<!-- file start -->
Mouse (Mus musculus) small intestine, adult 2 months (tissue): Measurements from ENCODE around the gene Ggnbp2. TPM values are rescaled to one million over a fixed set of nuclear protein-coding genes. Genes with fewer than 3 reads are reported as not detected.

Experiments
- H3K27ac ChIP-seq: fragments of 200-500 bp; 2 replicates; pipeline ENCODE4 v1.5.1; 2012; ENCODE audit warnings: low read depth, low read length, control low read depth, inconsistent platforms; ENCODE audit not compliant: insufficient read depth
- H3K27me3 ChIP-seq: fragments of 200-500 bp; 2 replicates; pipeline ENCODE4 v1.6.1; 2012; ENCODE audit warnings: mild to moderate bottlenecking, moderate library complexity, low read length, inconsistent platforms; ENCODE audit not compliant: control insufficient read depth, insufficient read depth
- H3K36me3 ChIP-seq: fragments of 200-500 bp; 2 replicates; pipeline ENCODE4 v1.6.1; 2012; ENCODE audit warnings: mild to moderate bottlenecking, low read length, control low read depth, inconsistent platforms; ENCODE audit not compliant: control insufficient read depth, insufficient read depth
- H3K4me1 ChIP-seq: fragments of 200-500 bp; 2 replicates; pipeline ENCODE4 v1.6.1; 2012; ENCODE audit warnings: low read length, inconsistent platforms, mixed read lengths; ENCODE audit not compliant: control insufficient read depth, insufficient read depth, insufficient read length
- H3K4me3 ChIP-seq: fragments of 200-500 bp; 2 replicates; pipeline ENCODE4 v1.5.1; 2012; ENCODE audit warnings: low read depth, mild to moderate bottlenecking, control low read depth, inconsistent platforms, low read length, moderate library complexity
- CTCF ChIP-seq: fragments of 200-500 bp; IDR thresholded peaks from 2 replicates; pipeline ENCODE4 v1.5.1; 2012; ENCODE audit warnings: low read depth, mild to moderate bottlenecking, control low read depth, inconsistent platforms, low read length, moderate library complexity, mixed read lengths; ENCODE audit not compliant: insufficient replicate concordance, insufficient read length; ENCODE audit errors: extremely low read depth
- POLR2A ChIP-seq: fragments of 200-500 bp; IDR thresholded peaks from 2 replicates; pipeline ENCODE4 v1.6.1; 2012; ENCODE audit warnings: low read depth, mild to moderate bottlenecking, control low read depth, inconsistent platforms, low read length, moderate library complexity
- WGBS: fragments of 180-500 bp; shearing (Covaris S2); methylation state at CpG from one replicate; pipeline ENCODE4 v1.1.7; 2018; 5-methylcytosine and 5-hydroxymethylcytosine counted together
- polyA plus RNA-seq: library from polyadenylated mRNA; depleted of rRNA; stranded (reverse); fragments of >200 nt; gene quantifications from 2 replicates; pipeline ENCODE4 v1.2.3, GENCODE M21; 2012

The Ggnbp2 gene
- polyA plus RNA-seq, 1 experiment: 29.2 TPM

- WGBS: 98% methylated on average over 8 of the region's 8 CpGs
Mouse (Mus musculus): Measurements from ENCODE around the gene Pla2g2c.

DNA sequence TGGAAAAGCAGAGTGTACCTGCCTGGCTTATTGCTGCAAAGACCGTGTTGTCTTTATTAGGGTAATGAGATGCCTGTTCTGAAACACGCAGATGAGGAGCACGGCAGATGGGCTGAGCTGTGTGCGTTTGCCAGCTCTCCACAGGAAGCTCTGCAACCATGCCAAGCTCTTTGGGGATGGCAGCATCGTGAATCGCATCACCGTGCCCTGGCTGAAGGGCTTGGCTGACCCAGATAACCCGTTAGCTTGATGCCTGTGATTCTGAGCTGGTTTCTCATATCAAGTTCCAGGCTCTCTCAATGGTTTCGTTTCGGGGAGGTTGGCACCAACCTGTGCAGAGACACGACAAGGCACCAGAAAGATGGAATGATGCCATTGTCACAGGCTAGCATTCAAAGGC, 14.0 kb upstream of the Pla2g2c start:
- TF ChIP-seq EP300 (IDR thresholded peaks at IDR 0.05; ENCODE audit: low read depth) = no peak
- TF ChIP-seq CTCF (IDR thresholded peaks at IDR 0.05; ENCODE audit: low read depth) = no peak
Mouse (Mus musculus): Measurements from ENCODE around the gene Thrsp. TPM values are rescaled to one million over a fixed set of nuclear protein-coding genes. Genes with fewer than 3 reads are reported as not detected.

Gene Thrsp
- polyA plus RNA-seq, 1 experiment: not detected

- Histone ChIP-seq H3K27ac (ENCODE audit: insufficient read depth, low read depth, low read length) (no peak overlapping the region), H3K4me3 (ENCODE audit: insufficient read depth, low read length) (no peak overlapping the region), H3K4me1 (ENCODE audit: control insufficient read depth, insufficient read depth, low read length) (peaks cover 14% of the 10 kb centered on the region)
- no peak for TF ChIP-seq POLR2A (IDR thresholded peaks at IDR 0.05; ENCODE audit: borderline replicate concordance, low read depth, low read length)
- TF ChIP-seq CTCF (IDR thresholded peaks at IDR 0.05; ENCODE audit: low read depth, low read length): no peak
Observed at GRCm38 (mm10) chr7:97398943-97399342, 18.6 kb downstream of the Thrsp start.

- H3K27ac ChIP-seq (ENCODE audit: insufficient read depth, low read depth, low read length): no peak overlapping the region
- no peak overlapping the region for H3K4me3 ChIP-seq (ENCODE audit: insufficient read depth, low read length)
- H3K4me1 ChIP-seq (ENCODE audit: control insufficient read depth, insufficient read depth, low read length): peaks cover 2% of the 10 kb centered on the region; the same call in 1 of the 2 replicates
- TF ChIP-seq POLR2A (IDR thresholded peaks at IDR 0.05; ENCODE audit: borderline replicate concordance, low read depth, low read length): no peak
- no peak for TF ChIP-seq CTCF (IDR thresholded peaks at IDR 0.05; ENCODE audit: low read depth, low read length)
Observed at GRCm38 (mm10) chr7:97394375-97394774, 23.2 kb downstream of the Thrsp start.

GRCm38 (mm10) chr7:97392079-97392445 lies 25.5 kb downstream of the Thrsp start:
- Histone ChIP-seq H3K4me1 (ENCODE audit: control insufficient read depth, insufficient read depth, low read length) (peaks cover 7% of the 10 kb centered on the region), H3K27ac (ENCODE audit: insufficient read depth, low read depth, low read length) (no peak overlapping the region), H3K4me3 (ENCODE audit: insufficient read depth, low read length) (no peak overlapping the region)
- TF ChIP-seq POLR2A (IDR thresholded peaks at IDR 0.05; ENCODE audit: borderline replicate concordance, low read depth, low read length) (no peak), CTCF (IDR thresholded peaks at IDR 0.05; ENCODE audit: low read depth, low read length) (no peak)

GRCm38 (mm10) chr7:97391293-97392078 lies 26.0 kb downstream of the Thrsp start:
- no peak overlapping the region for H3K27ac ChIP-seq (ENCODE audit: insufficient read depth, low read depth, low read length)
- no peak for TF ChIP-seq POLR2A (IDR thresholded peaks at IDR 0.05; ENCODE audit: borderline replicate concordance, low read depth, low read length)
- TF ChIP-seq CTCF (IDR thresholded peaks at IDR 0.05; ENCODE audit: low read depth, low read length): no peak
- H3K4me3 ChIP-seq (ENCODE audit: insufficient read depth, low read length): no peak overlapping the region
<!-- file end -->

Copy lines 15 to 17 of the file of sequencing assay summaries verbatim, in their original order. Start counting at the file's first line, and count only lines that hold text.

Mouse (Mus musculus): Measurements from ENCODE around the gene Pla2g2c.

DNA sequence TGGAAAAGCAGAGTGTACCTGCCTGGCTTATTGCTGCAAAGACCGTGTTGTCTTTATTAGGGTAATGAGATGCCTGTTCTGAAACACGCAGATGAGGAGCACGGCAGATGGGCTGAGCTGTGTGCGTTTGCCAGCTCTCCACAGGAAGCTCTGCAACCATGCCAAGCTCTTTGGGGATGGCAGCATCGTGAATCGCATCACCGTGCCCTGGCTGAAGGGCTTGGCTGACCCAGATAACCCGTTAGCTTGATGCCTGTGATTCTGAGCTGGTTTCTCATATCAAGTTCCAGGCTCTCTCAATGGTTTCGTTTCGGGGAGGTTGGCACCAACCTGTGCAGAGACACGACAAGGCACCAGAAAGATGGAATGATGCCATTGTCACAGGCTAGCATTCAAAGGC, 14.0 kb upstream of the Pla2g2c start:
- TF ChIP-seq EP300 (IDR thresholded peaks at IDR 0.05; ENCODE audit: low read depth) = no peak